HomeEntertainmentIn memoriam: Jean-Luc Godard, 1930-2022

In memoriam: Jean-Luc Godard, 1930-2022

“At the Cinémathèque I discovered a world which nobody had spoken to me about. They’d told us about Goethe, but not Dreyer… We watched silent films in the era of talkies. We dreamed about film. We were like Christians in the catacombs.”

Jean-Luc Godard, 3 December 1930 – 13 September 2022

Sad to say, another short video tribute post on the site this week. Jean-Luc Godard, a towering figure in the Nouvelle Vague and international film culture, has died aged 91. As a writer, director, critic and cinephile, Godard’s ideas about film have shaped the cinematic imaginations of several generations. And he adored silent cinema.

Few sound-era directors have been as playful with, and as devoted to, the art of the intertitle as Godard was. Here is a beautifully illustrated blogpost dedicated to his exploration of text, and graphic design on screen. I still remember being agog after seeing the opening titles of Tout Va Bien (1972) in college: not conventional credits, but a series of cheques written to each department. A critique of cinema as a commercial artform, embedded into one of his most political films, made with Jean-Pierre Gorin. The filmmaking collective they formed together was called the Dziga Vertov Group, in honour of the director of The Man With the Movie Camera.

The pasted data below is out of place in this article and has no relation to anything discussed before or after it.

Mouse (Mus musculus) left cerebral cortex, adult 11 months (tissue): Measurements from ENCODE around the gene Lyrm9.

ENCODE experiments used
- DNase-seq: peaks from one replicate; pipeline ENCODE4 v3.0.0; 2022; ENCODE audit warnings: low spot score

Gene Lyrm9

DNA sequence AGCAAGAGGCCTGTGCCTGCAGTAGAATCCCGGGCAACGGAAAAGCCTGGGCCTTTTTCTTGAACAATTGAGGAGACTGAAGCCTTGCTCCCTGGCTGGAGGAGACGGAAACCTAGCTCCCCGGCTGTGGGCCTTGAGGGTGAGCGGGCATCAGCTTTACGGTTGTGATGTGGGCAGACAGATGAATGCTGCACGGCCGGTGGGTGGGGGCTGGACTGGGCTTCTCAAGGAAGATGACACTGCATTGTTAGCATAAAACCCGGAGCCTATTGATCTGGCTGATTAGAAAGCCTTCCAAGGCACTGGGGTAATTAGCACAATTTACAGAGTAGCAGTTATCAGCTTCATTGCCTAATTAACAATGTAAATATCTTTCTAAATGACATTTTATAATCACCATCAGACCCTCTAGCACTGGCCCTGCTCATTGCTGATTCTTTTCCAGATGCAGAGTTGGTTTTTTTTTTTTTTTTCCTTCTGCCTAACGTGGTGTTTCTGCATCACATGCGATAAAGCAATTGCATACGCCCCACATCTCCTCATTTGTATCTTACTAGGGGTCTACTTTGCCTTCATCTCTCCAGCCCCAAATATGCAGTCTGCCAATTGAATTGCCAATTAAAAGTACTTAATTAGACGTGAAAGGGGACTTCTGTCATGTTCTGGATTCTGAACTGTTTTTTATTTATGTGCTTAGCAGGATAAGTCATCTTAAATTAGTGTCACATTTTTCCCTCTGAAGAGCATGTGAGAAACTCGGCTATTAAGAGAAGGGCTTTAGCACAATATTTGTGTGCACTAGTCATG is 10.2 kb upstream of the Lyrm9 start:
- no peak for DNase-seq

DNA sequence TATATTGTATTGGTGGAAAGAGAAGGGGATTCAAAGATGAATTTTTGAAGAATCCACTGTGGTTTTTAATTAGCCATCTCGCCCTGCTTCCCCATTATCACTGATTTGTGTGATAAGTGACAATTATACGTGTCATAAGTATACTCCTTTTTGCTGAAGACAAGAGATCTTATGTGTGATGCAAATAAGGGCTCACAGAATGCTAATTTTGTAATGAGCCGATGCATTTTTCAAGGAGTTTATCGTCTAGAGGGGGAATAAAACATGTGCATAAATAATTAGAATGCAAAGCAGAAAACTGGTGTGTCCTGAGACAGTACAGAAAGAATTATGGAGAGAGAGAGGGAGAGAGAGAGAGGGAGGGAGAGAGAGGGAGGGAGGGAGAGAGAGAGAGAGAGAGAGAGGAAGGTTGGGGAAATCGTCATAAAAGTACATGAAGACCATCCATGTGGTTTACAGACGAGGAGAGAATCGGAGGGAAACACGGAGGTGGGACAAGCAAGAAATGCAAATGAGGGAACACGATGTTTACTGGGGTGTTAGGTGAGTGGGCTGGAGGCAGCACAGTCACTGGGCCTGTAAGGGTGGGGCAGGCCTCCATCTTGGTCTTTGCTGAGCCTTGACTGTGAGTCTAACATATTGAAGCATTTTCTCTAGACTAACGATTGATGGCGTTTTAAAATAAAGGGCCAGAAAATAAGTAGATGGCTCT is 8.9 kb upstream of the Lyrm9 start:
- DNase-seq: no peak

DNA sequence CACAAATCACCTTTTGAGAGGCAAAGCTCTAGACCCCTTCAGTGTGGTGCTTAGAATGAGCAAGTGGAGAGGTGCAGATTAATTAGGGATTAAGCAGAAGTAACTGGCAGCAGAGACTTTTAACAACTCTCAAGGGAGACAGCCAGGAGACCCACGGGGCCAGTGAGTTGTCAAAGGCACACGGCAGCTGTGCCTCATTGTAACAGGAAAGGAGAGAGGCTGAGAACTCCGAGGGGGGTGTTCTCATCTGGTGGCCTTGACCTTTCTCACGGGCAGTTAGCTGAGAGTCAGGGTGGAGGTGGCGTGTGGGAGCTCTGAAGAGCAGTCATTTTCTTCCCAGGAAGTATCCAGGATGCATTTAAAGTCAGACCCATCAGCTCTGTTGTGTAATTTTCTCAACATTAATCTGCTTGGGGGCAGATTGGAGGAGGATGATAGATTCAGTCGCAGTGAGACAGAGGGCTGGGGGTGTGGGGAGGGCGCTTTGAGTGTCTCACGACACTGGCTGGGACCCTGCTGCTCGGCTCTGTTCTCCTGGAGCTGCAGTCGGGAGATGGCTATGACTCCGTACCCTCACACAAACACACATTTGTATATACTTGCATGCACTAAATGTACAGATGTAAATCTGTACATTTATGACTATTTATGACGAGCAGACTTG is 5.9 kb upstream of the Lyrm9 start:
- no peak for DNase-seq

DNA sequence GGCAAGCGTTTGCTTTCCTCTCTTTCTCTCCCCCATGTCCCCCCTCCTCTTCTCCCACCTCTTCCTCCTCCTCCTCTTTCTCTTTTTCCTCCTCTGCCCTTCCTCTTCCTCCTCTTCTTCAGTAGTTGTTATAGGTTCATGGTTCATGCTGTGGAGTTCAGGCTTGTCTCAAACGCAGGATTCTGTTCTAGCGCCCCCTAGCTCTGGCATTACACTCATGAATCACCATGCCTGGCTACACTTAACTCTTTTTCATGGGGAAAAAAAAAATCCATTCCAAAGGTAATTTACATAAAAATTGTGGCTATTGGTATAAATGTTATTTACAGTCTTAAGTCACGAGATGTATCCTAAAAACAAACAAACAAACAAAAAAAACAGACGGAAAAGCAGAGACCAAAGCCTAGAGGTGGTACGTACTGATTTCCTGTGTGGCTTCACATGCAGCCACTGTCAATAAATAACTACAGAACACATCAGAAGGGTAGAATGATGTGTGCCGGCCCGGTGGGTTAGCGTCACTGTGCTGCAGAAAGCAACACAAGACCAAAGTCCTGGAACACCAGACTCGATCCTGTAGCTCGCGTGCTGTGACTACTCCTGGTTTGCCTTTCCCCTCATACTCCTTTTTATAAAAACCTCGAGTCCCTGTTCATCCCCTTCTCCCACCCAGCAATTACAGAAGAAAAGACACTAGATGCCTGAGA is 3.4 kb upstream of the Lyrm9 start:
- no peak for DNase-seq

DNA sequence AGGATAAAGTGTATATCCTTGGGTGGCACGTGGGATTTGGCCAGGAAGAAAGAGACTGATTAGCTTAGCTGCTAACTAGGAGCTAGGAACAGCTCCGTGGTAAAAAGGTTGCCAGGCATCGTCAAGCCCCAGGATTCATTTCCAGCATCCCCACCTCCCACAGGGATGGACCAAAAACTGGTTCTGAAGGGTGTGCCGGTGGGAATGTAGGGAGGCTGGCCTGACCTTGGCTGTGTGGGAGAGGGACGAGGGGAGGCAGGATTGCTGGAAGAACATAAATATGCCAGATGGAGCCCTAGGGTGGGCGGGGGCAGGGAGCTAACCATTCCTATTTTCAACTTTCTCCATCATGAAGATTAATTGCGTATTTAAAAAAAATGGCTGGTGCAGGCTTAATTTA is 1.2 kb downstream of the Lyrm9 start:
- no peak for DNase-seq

Fondly, I remember this short comic interjection, a tribute to silent comedy by way of the fantasies of René Clair, in one of my most beloved films of all time. Another film that burst my brain open in college – Agnès Varda’s Cléo de 5 à 7 (1962)

Godard’s films always balanced comedy, commentary, cool and deep, deep seriousness. And he was sincerely serious about cinema. There is no moment in any film as often quoted to convey the power of the projected image as Anna Karina watching Dreyer’s The Passion of Joan of Arc in Vivre sa Vie (1962). It remains intensely moving.

In 1980, Godard told Le Monde:

“Silent cinema, which was popular because it showed things without saying them, was very powerful… With speaking cinema, you had to stop seeing, thinking, imagining… Hitchcock made you die of anxiety by showing a row of bottles and not a row of corpses. He needed not an incredible power, but an image before, and after. There we see the truth. It makes justice. It is. Clear, no need to say, it shows. Seeing the story rather than telling it. Cinema is the only place where it can be done. “

Jean-Luc Godard (Le Monde, April 30, 1980)

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